Most ‘nuts and bolts’ researchers, in their eagerness to ‘kick the tires’ of the phenomenon and try to prove a favored interpretation –i.e. the Extra-terrestrial Hypothesis– might scoff at such a ‘wishy-washy’ approach. What the hell do the ‘feelings’ of the witness have to do with trying to pinpoint the star system these beings come from, they would sneer, or the propulsion system used by their spaceships??
Well, nothing, IF we are indeed dealing with beings coming from another star system on board propelled spaceships. But all the high strangeness present in close encounter accounts, which Vallee was among the first to point out and compare it with ancient folklore, seem to indicate we are dealing with something far weirder and more complex than extraterrestrial explorers. And, as Greg suggests in It Defies Language!, it may very well be the witness himself who is more involved in the ‘superficial output’ of the experience than we initially assume –what Greg calls “The Co-Creation Hypothesis.”
This is why this trip was such a huge deal to Greg, and almost like a pilgrimage for the both of us: Showing the fruits of his long labor of introspection, research and quiet consideration, after many years of treading the excluded path in the middle of this confounding mystery, as homage to someone who blazed that narrow trail for the likes of us so many years ago.
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On that Saturday afternoon, catching a brief glimpse of the man who inspired the character of Lacombe in Close Encounters of the Third Kind on the hallways of an Arizonan conference center, was positively Spielbergian; more so due to the fact Vallee’s penetrating eyes give him a certain physical resemblance with the British actor portraying the latest incarnation of Dr. Who, Peter Capaldi –who better equipped to mess with our preconceptions about the nature of Reality than a Time Lord, I ask thee!
I joked around on Facebook how we’d just achieved a Close Encounter of the First Kind with the V-man: Visual confirmation only, and from a distance. Like many other witnesses, the sighting left us too stunned, so we needed to press forward until we could at least gather some material samples confirming our encounter (Read: a signed autograph at the least).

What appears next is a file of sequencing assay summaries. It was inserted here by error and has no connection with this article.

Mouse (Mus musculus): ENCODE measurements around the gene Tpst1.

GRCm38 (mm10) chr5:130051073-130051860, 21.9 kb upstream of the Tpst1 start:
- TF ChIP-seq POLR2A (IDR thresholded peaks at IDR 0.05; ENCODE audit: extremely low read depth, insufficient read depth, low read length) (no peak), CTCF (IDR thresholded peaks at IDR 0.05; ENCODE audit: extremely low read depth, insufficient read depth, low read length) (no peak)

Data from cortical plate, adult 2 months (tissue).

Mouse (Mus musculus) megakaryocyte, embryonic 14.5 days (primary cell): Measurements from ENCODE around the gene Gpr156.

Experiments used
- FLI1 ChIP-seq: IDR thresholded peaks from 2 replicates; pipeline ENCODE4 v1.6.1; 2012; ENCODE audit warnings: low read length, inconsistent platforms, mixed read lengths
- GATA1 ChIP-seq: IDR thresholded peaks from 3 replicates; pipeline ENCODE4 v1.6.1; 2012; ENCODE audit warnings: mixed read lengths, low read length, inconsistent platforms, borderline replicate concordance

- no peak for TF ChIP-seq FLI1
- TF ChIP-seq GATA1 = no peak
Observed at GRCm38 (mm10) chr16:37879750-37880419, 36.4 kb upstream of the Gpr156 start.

We weren’t the only ones affected by the Uncanny Vallee, of course. Witnessing seasoned UFOlogists reversed into giddy fanboys in the presence of their longtime hero was both hilarious and sobering for a relative newcomer like myself; it was a nice reminder that EVERYONE in this field started up as an impressionable young man or girl, and either happenstance or fate put a book in that youngster’s hands written by people like Jacques Vallee, John Keel, Ivan Sanderson or Jenny Randles. And there he was: One of the last UFOlogists’ UFOlogist, who was there almost from the start, when those pesky flying saucers started invading our skies as omens of a paradigm change.
We all knew THIS was the main event of the whole congress, so everybody found a place to sit or stand. I caught a glimpse of Nick Pope and even David Jacobs –which I found a bit strange, seeing how much of Vallee’s ideas seem to fly counter to his rather literal interpretation of what we choose to call “the alien abduction experience.”
Spiegel took the wheel of the conversation at the beginning, reminiscing with his old pal Jacques about how they both met, and joined forces in 1978 in an attempt to convince the United Nations to create an official, international office in charge of studying UFOs; back when they were both younger, more idealistic… and with darker hair. Ultimately the initiative failed, despite the fact that several countries showed a great deal of interest in the presentation; the United States’ delegation helped to sabotage the proposal, by arguing the UN could not afford to spend any money studying UFOs (ironic, when you consider Spiegel was only asking for an office with a desk, a chair, a file cabinet and a phone; not much more than what the Air Force utilized when they carried out Project Blue Book). The coup against the Prime Minister of Grenada, the country that officially supported the initiative, didn’t help the cause either…